A KFC Fry Cook and a Boy Genius Apply to Med School …
Ask any doctor or medical professional how they became a doctor, and they’ll tell you a different story every time. Premed programs bring together some of the most interesting and diverse peer groups because people from all across the socioeconomic spectrum hear the call to pursue one of the world’s most noble professions.
Take, for example, Franco Jin. His parents moved to Utah from Argentina when he was 12. By the time he was a senior in high school and all his friends were applying for college, he thought he might be content keeping his job frying chicken at KFC.
“I was pretty happy working at KFC,” Jin told the Salt Lake Tribune. “They would let me eat all the chicken I wanted, no complaints.”
But then he got what many young people need: a gentle push in the right direction. Thanks to a pilot program that connects college students with high school classrooms, he heard about the premed program at the University of Utah.
Now a senior, he’s just sent out his applications. With a healthy dose of Jin’s continued hard work, he’ll be off to med school next year. “This is a completely different kind of happy that I get to experience,” he said.
To contrast Jin’s experience, David Hamad, a native of central Ohio, is off to his first semester of premed at Capital University on a full scholarship. Hamad had a very different high school experience: he graduated at the age of 15. That was last spring, and, a few months before his high school convocation, he also accepted an associate’s degree from Columbus State Community College.
During that graduation ceremony, folks in the audience gasped when they learned he was just 15 years old.
The boy is driven to say the least. "I graduated high school and two years of college at the age of 15. And hopefully I'll graduate with my Bachelor's degree in PreMed at the age of 17 and then I want to go to a med school and I'll graduate at 21 and then I have to do residencies and then by the time I'm a full heart surgeon, I would be like 25 or 26," he told a local ABC affiliate.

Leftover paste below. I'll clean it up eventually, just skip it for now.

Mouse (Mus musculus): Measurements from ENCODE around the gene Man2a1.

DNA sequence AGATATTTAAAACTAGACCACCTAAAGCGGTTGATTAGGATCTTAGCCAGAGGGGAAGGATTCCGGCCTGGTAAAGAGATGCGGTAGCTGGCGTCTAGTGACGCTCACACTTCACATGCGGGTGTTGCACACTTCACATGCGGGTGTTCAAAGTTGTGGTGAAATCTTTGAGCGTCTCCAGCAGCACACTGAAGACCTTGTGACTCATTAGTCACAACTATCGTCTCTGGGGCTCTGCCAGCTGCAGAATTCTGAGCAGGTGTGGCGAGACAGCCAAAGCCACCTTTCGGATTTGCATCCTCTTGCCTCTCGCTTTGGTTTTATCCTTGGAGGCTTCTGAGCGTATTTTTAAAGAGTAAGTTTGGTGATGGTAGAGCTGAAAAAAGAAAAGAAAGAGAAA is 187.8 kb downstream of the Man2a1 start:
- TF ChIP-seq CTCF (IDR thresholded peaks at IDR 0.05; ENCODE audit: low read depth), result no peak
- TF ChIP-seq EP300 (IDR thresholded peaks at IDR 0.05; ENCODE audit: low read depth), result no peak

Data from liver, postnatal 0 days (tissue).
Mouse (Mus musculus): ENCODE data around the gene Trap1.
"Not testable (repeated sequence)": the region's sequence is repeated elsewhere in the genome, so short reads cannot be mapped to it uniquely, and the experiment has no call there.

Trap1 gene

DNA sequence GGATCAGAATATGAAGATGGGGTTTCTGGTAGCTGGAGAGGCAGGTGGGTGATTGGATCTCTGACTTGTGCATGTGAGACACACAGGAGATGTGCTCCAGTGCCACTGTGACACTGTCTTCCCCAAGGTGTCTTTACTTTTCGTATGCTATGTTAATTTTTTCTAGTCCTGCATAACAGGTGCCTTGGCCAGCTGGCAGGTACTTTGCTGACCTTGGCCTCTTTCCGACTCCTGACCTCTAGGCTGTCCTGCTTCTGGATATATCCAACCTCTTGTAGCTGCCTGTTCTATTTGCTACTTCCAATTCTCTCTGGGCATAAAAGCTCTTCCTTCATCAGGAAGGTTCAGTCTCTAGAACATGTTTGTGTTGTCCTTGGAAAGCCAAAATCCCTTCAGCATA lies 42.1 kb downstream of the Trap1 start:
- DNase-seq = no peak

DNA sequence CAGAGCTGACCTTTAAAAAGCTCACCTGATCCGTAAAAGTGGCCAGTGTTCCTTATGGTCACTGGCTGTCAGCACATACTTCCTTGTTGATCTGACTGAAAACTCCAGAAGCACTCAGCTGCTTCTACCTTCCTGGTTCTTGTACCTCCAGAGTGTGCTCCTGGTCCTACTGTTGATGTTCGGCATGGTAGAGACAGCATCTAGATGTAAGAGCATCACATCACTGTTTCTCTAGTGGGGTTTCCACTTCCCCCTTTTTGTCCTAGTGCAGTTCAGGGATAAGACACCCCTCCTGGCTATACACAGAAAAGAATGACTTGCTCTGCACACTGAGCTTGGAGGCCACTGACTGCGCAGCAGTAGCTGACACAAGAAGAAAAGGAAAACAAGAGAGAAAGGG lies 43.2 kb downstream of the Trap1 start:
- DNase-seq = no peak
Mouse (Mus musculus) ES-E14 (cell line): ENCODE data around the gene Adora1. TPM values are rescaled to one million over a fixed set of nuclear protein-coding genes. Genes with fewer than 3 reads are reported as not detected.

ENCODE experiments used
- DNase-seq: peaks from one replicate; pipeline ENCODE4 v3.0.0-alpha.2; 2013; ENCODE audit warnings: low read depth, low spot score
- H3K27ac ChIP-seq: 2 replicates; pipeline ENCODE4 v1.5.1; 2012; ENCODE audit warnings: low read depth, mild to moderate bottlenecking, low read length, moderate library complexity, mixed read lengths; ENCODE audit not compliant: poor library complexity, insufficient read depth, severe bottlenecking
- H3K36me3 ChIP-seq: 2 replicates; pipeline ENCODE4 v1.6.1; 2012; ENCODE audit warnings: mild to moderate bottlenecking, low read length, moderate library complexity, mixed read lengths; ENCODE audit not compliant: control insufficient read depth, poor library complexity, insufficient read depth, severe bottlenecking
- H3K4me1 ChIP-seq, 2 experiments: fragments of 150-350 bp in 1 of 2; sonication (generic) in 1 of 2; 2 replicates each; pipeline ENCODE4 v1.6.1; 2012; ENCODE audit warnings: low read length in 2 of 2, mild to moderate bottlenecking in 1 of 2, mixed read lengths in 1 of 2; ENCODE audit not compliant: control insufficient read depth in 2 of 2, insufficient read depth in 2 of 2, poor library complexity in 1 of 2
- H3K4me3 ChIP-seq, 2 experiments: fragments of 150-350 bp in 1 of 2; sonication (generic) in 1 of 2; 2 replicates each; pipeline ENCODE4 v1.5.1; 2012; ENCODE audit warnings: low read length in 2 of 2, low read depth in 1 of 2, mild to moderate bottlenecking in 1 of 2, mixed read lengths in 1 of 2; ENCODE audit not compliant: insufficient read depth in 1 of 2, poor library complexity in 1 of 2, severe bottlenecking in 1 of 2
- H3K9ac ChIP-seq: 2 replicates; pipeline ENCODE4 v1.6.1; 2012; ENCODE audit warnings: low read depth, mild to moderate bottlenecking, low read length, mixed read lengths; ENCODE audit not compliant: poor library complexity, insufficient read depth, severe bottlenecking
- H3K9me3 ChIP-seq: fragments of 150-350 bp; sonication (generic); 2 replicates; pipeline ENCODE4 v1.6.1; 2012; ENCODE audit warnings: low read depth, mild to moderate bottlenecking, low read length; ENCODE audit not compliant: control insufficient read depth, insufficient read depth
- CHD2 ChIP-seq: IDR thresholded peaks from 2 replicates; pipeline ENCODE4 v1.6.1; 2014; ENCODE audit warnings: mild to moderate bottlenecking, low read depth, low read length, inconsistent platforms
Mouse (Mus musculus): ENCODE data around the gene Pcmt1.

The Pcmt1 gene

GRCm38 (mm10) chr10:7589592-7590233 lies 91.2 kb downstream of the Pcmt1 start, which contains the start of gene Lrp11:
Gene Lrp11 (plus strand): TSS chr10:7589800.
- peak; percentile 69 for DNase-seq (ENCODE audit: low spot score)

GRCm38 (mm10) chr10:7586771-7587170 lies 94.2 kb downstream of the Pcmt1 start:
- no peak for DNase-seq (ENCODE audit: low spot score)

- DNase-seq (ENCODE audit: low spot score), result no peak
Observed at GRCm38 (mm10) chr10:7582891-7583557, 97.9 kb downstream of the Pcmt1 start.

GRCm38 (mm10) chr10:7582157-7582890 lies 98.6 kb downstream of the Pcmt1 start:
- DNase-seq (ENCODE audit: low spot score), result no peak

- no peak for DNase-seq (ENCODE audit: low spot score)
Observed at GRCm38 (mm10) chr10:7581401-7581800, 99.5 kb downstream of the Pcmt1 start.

But before both Hamad and Jin become doctors, they’re going to need to dominate. Hamad will need to ace his courses and put together a killer application before he can make it into med school.
Jin has hopefully already gone through this process successfully.
In essence, both Jin and Hamad are like newly hatched baby sea turtles, clawing their way towards the sea. Harvard’s Office of Career Services estimates that just 17% of a given class will apply to med school. From there, 50%-60% won’t be accepted. And then a further cohort will drop out, more still won’t be placed in residencies, etc.
These baby sea turtles have a long, difficult journey. But this particular community of baby sea turtles is both diverse and committed. It includes KFC fry cooks, boy geniuses, and everyone in between.
If you believe you would like to join these baby sea turtles on the same journey, then consider enrolling in one of my amazing courses, each designed to help you excel in an aspect of pre-med so you can successfully apply to medical school.
I was told I would never get into any medical school because I was average. Determined not to be defeated, I learned the secrets to pre-med success and took myself from the bottom of the pack to Stanford Med. Are you ready to learn how I did it?